“I never attend Gentse Feesten each day in a row, like some do. I prefer to take a walk through the city center and spontaneously stop wherever I see something that catches my eye. Because there are really things happening on every corner (street theater, handmade stands, singers, meditation classes, dancing classes,…). The city seems to get a different vibe at that time. It kind of brings the ‘Gentenaars’ together. What I like about Gentse Feesten the most is the variety of the programme: music for all tastes, concerts, and free dancing classes. I think this last one is still on my bucket list for this year. Hopefully we get a nice summer-ish weather this year :)” – Nataša, originally from Slovenia

Daytime Gentse Feesten festival vibe © Jenny Bjorklof
Daytime Gentse Feesten festival vibe © Jenny Bjorklof

“I love the bold vision of Gentse Feesten. The idea that the entire city can essentially press pause on everyday life and spend ten days focusing on one large festival is unlike anything I’ve ever seen in any other city I’ve lived in. Even better is that its focus is on celebrating culture and the arts. I found Gentse Feesten overwhelming at first. I recommend that first-timers spend some time reviewing the program before visiting. That way, they can find specific shows, performances, or workshops that interest them and can go at those times. I think newcomers and experienced festival goers alike can be surprised by just how many events are produced during the festivities, and how varied they are in content and intended audience.” – Rebecca, originally from the USA

Try and win an extra special Gentse Feesten Duvel glass at the Duvel Tent outside the NH Hotel Belfort © Duncan Gardiner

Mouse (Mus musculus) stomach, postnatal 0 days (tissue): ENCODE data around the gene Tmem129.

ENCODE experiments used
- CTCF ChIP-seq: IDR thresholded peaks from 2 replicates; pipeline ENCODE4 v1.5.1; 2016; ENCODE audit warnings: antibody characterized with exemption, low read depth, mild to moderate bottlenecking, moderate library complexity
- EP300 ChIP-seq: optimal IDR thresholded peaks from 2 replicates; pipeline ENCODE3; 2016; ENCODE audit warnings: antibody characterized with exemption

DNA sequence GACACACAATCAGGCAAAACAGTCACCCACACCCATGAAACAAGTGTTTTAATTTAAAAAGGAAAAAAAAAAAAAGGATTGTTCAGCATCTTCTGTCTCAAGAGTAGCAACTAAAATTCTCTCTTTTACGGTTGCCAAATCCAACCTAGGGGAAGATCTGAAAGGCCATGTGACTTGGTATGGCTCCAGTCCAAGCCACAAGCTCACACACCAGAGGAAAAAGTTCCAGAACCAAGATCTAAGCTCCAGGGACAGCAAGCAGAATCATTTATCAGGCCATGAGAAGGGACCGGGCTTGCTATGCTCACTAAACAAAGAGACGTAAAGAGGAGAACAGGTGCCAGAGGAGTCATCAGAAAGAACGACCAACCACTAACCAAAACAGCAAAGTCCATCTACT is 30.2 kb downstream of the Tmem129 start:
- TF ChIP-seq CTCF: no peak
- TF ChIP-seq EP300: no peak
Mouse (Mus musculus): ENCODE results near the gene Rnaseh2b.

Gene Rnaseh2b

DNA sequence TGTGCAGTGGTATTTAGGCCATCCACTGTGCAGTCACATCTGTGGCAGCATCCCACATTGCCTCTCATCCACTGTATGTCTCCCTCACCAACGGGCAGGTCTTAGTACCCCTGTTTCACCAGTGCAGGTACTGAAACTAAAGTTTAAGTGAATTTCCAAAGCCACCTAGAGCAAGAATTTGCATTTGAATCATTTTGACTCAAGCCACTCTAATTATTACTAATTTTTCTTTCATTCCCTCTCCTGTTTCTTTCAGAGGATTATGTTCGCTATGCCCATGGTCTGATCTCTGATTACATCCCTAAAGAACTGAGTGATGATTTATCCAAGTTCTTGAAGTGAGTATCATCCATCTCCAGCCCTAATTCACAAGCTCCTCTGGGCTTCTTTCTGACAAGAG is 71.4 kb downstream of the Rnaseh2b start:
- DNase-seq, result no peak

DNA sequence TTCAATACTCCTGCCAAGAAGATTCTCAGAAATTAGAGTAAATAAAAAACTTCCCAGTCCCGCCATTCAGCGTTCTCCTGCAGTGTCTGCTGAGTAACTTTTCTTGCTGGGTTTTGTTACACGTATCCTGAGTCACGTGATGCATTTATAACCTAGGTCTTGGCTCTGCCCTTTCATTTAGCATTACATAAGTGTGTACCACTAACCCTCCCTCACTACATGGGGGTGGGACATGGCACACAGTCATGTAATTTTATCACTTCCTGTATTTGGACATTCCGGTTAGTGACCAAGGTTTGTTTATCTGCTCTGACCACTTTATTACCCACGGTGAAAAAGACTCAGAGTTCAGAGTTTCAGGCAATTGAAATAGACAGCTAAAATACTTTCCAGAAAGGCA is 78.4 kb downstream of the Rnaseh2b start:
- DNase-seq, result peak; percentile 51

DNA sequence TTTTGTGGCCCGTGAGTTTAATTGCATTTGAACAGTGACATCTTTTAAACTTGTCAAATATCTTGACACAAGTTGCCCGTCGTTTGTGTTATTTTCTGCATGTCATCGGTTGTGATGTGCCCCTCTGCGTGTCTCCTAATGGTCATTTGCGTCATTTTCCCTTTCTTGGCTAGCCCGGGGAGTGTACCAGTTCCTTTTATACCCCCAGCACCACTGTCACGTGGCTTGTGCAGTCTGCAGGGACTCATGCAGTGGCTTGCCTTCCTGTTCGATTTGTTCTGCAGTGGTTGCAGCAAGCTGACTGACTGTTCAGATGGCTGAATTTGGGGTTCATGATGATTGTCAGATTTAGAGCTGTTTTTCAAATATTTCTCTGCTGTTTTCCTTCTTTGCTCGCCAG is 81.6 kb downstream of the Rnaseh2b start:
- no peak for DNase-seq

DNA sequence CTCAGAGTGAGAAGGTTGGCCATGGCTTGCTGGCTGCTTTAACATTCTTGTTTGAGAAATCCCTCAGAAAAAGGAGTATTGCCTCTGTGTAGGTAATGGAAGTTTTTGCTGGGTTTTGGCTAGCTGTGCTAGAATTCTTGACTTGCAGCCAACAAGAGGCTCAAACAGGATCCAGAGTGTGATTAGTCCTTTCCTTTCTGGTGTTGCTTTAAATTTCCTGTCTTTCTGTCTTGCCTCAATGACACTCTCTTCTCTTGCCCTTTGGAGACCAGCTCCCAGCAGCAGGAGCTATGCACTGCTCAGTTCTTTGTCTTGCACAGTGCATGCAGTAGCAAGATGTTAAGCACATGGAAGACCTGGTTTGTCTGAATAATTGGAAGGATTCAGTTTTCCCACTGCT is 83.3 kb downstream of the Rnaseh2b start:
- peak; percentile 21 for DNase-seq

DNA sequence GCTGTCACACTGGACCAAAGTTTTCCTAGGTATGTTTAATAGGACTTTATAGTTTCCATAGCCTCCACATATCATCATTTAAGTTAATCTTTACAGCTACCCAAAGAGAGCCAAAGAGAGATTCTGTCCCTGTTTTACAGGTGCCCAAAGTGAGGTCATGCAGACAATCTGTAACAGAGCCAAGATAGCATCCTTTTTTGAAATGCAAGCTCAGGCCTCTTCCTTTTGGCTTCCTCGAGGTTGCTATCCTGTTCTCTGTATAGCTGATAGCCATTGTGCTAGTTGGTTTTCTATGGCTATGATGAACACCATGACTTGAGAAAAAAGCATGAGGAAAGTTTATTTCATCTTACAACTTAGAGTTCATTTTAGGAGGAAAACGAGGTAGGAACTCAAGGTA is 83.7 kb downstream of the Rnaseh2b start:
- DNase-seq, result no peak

Try and win an extra special Gentse Feesten Duvel glass at the Duvel Tent outside the NH Hotel Belfort © Duncan Gardiner

“One of the many enjoyable activities of the Gentse Feesten is the Duvel Tent. Located at NH Hotel Belfort, opposite the city hall on Hoogpoort, here you can enjoy a Duvel and try and secure one of the highly sought after Duvel glasses. A special glass is produced each year for the Gentse Feesten, with a unique twist on the normal Duvel glass and wording in Gent dialect. Last year, two tokens with letters were given away with every Duvel purchase; to receive one of these glasses you had to provide tokens that spelt Duvel, resulting in many people interacting and swapping letters to get a glass.

There is often a music performance in the afternoon, and a group from Aalst called Die Verdammte Spielerei is always a hilarious spectacle; you can often see them at the Duvel Tent and elsewhere during the festival. After a few strong Duvels, you’ll be in a great mood to enjoy the rest of the festival! – Duncan, originally from Australia

What are you looking forward to at this year’s Gentse Feesten? Let us know in the comments section below.

Last updated: July 2018

Heather
Heather is a language and travel geek at heart, having gotten the bug for it while studying German and Italian in her home country, England. After managing hotel content for a start-up in Berlin, being an Erasmus student in Bologna and writing for Frommer's travel guides while in London, she moved to Gent in 2015 for a year. Still here, Gent must have been doing something right! She's now determined to help other newbie expats settle in and build a great life here in this beautiful city. If you'd like to get in touch, send an email to heather@thesquare.gent